(* Author: Gerwin Klein, Tobias Nipkow *)

theory Big_Step imports Com begin

subsection "Big-Step Semantics of Commands"

text {*

The big-step semantics is a straight-forward inductive definition

with concrete syntax. Note that the first paramenter is a tuple,

so the syntax becomes @{text "(c,s) => s'"}.

*}

text_raw{*\snip{BigStepdef}{0}{1}{% *}

inductive

big_step :: "com × state => state => bool" (infix "=>" 55)

where

Skip: "(SKIP,s) => s" |

Assign: "(x ::= a,s) => s(x := aval a s)" |

Seq: "[| (c⇩_{1},s⇩_{1}) => s⇩_{2}; (c⇩_{2},s⇩_{2}) => s⇩_{3}|] ==> (c⇩_{1};;c⇩_{2}, s⇩_{1}) => s⇩_{3}" |

IfTrue: "[| bval b s; (c⇩_{1},s) => t |] ==> (IF b THEN c⇩_{1}ELSE c⇩_{2}, s) => t" |

IfFalse: "[| ¬bval b s; (c⇩_{2},s) => t |] ==> (IF b THEN c⇩_{1}ELSE c⇩_{2}, s) => t" |

WhileFalse: "¬bval b s ==> (WHILE b DO c,s) => s" |

WhileTrue:

"[| bval b s⇩_{1}; (c,s⇩_{1}) => s⇩_{2}; (WHILE b DO c, s⇩_{2}) => s⇩_{3}|]

==> (WHILE b DO c, s⇩_{1}) => s⇩_{3}"

text_raw{*}%endsnip*}

text_raw{*\snip{BigStepEx}{1}{2}{% *}

schematic_lemma ex: "(''x'' ::= N 5;; ''y'' ::= V ''x'', s) => ?t"

apply(rule Seq)

apply(rule Assign)

apply simp

apply(rule Assign)

done

text_raw{*}%endsnip*}

thm ex[simplified]

text{* We want to execute the big-step rules: *}

code_pred big_step .

text{* For inductive definitions we need command

\texttt{values} instead of \texttt{value}. *}

values "{t. (SKIP, λ_. 0) => t}"

text{* We need to translate the result state into a list

to display it. *}

values "{map t [''x''] |t. (SKIP, <''x'' := 42>) => t}"

values "{map t [''x''] |t. (''x'' ::= N 2, <''x'' := 42>) => t}"

values "{map t [''x'',''y''] |t.

(WHILE Less (V ''x'') (V ''y'') DO (''x'' ::= Plus (V ''x'') (N 5)),

<''x'' := 0, ''y'' := 13>) => t}"

text{* Proof automation: *}

text {* The introduction rules are good for automatically

construction small program executions. The recursive cases

may require backtracking, so we declare the set as unsafe

intro rules. *}

declare big_step.intros [intro]

text{* The standard induction rule

@{thm [display] big_step.induct [no_vars]} *}

thm big_step.induct

text{*

This induction schema is almost perfect for our purposes, but

our trick for reusing the tuple syntax means that the induction

schema has two parameters instead of the @{text c}, @{text s},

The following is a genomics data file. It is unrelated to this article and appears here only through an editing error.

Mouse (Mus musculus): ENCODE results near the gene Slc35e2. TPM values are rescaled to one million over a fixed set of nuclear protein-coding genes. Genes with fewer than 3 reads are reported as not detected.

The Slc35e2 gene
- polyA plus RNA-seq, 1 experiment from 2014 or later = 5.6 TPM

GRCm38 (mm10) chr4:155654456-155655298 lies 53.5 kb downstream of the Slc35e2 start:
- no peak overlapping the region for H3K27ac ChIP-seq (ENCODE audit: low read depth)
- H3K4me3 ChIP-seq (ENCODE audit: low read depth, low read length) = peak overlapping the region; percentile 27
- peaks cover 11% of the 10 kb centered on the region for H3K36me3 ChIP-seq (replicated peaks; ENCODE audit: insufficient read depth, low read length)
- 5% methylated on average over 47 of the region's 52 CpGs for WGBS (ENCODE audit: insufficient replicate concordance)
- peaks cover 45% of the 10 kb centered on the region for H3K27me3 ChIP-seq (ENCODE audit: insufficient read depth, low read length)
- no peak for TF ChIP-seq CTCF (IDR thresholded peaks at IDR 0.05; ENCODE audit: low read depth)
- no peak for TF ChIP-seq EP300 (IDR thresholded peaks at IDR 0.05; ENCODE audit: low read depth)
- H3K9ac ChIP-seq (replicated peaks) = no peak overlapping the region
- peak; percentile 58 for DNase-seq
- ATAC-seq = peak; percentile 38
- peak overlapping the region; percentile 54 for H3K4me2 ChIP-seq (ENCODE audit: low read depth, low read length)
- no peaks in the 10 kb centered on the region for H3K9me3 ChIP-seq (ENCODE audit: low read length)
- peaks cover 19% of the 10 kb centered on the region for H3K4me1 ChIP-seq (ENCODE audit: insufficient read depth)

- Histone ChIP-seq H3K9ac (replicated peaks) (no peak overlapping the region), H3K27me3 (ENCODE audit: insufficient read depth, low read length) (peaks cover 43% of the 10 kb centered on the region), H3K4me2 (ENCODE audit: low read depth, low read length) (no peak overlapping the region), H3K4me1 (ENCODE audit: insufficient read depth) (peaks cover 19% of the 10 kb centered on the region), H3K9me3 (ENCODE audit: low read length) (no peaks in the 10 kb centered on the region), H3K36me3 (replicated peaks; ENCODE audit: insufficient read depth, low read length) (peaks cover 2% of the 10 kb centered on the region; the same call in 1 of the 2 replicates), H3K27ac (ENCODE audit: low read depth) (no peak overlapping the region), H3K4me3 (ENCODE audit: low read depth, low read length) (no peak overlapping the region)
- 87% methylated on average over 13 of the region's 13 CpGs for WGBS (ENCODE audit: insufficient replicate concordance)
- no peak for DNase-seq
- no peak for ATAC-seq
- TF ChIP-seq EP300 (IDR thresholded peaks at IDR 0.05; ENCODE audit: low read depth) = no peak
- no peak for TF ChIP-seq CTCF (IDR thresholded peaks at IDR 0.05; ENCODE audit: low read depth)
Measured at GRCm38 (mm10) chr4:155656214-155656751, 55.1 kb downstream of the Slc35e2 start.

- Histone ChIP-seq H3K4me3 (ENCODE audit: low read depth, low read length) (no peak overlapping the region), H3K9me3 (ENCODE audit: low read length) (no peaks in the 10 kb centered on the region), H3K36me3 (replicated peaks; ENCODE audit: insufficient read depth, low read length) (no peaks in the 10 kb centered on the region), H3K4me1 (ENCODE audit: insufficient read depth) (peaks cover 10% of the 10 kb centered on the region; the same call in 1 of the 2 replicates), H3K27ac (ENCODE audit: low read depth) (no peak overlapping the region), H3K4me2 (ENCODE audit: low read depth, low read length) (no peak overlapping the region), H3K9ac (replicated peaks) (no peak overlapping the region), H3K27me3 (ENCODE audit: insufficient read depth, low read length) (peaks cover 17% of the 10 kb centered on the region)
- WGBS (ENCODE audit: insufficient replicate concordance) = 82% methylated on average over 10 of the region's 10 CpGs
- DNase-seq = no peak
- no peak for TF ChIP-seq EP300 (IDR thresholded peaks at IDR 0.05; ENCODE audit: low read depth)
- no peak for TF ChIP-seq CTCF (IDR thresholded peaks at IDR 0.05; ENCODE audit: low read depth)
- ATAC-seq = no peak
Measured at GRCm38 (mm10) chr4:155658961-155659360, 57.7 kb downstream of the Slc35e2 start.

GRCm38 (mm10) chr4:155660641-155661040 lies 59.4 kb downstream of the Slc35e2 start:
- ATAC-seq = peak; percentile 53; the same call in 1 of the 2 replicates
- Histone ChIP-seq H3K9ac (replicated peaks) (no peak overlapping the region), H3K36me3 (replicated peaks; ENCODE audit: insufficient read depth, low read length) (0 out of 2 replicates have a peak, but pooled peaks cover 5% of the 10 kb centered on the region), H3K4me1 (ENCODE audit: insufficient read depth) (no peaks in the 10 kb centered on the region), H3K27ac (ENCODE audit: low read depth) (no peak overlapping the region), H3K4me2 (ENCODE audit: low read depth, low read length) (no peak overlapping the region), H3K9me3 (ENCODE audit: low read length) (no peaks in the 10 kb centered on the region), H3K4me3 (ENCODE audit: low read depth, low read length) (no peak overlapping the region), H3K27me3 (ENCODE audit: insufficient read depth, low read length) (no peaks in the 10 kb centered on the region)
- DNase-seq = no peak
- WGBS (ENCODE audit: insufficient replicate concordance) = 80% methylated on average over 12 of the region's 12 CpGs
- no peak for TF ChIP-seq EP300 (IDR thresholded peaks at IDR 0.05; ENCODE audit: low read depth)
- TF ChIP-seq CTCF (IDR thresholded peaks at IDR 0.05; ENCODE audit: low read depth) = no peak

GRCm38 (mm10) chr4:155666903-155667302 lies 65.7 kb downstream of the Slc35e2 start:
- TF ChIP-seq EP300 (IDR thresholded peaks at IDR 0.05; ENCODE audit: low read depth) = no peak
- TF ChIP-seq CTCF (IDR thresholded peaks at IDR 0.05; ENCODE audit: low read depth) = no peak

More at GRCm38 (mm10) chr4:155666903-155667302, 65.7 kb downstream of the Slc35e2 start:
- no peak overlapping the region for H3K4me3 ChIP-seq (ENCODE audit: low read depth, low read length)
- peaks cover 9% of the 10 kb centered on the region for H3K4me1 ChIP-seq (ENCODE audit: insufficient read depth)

and @{text s'} that we are likely to encounter. Splitting

the tuple parameter fixes this:

*}

lemmas big_step_induct = big_step.induct[split_format(complete)]

thm big_step_induct

text {*

@{thm [display] big_step_induct [no_vars]}

*}

subsection "Rule inversion"

text{* What can we deduce from @{prop "(SKIP,s) => t"} ?

That @{prop "s = t"}. This is how we can automatically prove it: *}

inductive_cases SkipE[elim!]: "(SKIP,s) => t"

thm SkipE

text{* This is an \emph{elimination rule}. The [elim] attribute tells auto,

blast and friends (but not simp!) to use it automatically; [elim!] means that

it is applied eagerly.

Similarly for the other commands: *}

inductive_cases AssignE[elim!]: "(x ::= a,s) => t"

thm AssignE

inductive_cases SeqE[elim!]: "(c1;;c2,s1) => s3"

thm SeqE

inductive_cases IfE[elim!]: "(IF b THEN c1 ELSE c2,s) => t"

thm IfE

inductive_cases WhileE[elim]: "(WHILE b DO c,s) => t"

thm WhileE

text{* Only [elim]: [elim!] would not terminate. *}

text{* An automatic example: *}

lemma "(IF b THEN SKIP ELSE SKIP, s) => t ==> t = s"

by blast

text{* Rule inversion by hand via the ``cases'' method: *}

lemma assumes "(IF b THEN SKIP ELSE SKIP, s) => t"

shows "t = s"

proof-

from assms show ?thesis

proof cases --"inverting assms"

case IfTrue thm IfTrue

thus ?thesis by blast

next

case IfFalse thus ?thesis by blast

qed

qed

(* Using rule inversion to prove simplification rules: *)

lemma assign_simp:

"(x ::= a,s) => s' <-> (s' = s(x := aval a s))"

by auto

text {* An example combining rule inversion and derivations *}

lemma Seq_assoc:

"(c1;; c2;; c3, s) => s' <-> (c1;; (c2;; c3), s) => s'"

proof

assume "(c1;; c2;; c3, s) => s'"

then obtain s1 s2 where

c1: "(c1, s) => s1" and

c2: "(c2, s1) => s2" and

c3: "(c3, s2) => s'" by auto

from c2 c3

have "(c2;; c3, s1) => s'" by (rule Seq)

with c1

show "(c1;; (c2;; c3), s) => s'" by (rule Seq)

next

-- "The other direction is analogous"

assume "(c1;; (c2;; c3), s) => s'"

thus "(c1;; c2;; c3, s) => s'" by auto

qed

subsection "Command Equivalence"

text {*

We call two statements @{text c} and @{text c'} equivalent wrt.\ the

big-step semantics when \emph{@{text c} started in @{text s} terminates

in @{text s'} iff @{text c'} started in the same @{text s} also terminates

in the same @{text s'}}. Formally:

*}

text_raw{*\snip{BigStepEquiv}{0}{1}{% *}